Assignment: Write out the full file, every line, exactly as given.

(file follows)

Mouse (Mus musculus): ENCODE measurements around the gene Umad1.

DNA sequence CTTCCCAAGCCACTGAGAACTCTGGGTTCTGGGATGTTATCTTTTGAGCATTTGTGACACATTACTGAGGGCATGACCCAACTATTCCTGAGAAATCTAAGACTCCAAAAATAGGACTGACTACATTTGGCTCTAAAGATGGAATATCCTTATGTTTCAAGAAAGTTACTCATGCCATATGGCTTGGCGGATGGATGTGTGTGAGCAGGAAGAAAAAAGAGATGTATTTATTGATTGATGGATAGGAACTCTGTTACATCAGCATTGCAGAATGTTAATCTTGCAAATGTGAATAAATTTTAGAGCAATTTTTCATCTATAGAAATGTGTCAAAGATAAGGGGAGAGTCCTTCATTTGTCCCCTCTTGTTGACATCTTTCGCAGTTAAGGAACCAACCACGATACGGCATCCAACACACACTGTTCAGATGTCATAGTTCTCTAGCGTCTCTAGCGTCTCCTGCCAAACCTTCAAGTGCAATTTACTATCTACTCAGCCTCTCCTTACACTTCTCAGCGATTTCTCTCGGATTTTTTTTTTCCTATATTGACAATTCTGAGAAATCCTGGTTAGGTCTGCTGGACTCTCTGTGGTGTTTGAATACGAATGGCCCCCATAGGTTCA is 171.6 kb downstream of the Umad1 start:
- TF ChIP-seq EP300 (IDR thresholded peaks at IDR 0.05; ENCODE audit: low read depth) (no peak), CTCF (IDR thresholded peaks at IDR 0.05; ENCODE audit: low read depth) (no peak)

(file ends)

Mouse (Mus musculus): ENCODE measurements around the gene Umad1.

DNA sequence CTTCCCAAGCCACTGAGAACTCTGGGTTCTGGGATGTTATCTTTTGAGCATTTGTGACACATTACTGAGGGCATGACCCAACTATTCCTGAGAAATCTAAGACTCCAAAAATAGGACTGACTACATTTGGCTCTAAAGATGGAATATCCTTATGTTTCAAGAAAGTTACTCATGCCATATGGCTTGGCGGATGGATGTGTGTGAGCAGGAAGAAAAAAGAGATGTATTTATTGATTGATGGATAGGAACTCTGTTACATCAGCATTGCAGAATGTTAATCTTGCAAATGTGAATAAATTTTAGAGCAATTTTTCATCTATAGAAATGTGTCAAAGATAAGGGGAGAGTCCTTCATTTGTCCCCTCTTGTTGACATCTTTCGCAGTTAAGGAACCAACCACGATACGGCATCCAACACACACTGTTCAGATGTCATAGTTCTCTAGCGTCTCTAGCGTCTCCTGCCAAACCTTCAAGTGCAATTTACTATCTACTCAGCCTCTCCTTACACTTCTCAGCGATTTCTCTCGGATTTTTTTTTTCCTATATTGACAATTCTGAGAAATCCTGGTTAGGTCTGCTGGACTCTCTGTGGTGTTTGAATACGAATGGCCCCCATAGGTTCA is 171.6 kb downstream of the Umad1 start:
- TF ChIP-seq EP300 (IDR thresholded peaks at IDR 0.05; ENCODE audit: low read depth) (no peak), CTCF (IDR thresholded peaks at IDR 0.05; ENCODE audit: low read depth) (no peak)